We will continue to argue that the needs-based funding model should be rolled out to states and territories. We will never accept the $30 billion that the Coalition has cut from future years of schools' funding.

They made a promise to fully fund a needs-based funding system and they should be kept to
that promise.

You’ve been visiting schools. Have you seen examples of how needs-based funding is making a difference?

I’ve met so many kids for whom it’s making a difference. I’ve met so many teachers who tell me that this is the first time they’ve had the time to reinvest in their own teaching practice; to think about how they can mentor other teachers; to seek out mentoring themselves. It’s giving them the space to continue to hone their craft.

Minimbah Primary school in Armidale is a great example. It’s almost entirely Aboriginal kids and they’ve hired Aboriginal teachers because they think it’s important for their kids to have Aboriginal role models. What a great way to make a difference to those kids.

Heatley Secondary College in Townsville is another one. They started hiring extra, highly skilled teachers to help their younger, less experienced teachers. They’ve had a 15 per cent improvement in their results.

The principal said to me that while it shows up in the academic results, the biggest change they’ve noticed day-to-day is they have fewer behavioural problems because they’re teaching every kid in the way that child can learn best.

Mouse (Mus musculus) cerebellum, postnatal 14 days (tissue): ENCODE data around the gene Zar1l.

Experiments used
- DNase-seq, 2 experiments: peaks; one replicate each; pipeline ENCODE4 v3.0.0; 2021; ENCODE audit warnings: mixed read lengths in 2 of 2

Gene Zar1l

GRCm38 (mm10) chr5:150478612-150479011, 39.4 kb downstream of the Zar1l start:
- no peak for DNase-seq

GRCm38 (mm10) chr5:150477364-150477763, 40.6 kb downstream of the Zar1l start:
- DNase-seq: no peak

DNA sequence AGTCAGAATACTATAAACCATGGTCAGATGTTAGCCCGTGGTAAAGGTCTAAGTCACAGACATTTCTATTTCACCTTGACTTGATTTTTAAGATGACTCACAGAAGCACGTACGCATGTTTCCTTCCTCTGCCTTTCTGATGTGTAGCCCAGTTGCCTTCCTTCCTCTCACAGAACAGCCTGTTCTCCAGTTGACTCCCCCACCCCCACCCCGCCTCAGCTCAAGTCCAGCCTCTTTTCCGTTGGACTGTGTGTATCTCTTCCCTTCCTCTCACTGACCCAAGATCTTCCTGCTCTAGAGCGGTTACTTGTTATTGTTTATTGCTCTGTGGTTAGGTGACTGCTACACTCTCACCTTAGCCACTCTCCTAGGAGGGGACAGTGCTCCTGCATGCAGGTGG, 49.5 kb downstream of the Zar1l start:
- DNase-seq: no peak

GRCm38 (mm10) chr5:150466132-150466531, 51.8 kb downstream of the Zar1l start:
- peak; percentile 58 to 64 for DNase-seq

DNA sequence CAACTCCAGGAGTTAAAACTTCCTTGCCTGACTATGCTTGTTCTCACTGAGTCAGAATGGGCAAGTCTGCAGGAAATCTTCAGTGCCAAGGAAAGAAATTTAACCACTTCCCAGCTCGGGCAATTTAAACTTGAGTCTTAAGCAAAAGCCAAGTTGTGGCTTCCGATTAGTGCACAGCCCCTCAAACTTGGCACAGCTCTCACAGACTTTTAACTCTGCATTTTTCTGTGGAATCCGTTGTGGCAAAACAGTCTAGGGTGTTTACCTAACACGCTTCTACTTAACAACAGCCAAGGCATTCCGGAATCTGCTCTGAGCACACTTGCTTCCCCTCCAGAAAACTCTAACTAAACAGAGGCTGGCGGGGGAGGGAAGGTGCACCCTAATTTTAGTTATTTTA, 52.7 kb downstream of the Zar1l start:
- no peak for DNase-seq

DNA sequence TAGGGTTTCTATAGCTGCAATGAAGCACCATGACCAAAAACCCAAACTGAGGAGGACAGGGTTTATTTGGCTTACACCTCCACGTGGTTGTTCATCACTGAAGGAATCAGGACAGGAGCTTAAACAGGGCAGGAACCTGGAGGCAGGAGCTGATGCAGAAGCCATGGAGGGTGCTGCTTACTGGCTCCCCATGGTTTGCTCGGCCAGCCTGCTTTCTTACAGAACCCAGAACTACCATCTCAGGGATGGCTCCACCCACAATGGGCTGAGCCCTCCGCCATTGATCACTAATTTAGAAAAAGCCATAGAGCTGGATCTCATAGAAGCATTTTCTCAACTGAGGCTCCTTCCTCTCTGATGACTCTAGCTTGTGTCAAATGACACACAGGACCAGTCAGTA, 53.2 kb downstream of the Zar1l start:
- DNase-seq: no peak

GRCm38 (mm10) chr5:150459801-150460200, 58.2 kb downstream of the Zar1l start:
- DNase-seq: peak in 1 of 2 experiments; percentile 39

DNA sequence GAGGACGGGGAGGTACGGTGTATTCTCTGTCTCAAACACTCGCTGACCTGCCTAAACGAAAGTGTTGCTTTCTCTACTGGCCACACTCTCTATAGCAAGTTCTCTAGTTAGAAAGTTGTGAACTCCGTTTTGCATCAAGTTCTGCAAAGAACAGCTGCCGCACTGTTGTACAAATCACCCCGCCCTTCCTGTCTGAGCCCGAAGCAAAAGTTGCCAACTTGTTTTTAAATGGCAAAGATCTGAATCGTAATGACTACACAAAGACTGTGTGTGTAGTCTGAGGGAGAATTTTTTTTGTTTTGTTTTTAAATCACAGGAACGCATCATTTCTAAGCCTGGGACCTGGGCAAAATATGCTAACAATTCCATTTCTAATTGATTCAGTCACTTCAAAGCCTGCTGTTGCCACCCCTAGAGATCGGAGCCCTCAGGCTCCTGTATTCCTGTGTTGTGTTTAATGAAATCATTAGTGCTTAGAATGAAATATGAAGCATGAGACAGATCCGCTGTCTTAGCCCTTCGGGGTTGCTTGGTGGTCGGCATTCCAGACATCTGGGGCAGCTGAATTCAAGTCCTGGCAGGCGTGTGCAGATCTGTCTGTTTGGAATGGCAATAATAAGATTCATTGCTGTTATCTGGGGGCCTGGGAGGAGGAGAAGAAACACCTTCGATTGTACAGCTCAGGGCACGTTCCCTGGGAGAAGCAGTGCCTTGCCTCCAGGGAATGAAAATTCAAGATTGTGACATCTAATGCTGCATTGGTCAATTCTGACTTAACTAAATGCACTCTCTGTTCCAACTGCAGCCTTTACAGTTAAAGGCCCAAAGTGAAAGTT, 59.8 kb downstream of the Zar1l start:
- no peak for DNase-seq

There are so many great examples from lots of different schools. Every school I’ve visited has benefited from the extra funding. Teachers will tell you it has changed their experience.

One of the areas of concern for us is that the promise to introduce a disability loading that has been broken over and over again.

I think it’s one of the most shameful failures of this government. It is a complex policy area, we acknowledge that. But you can’t keep putting it off forever.

They’ve promised it since 2013.

It’s one of the areas Labor will fix as soon as possible. We’ll keep putting pressure on the government to fix it because it’s unconscionable. A variety of experts say that probably one child in every two needing extra support isn’t getting it.

We feel it’s very important that student teachers have the support they need to enter the classroom. What’s your view on what we need to provide for them?

There’s a technical aspect of being a teacher but we don’t just want to graduate technically proficient teachers – we want to graduate people who can inspire a love of learning as well.

Of course, you have to know the subject matter and be good at it but you also have to have a calling, a passion for teaching. That’s a little harder to teach but universities need to think carefully about attracting people who want to be teachers because they want to inspire in children a love of learning.

I think the feedback loop between schools and universities needs to be much better and stronger than it is.

I’ve heard a lot of teachers who supervise students saying they often feel the feedback to the university about the students doesn’t really make much difference to how the university goes on to build on their strengths and correct weaknesses.

We need to give more respect to people who are giving up their time and energy to supervise.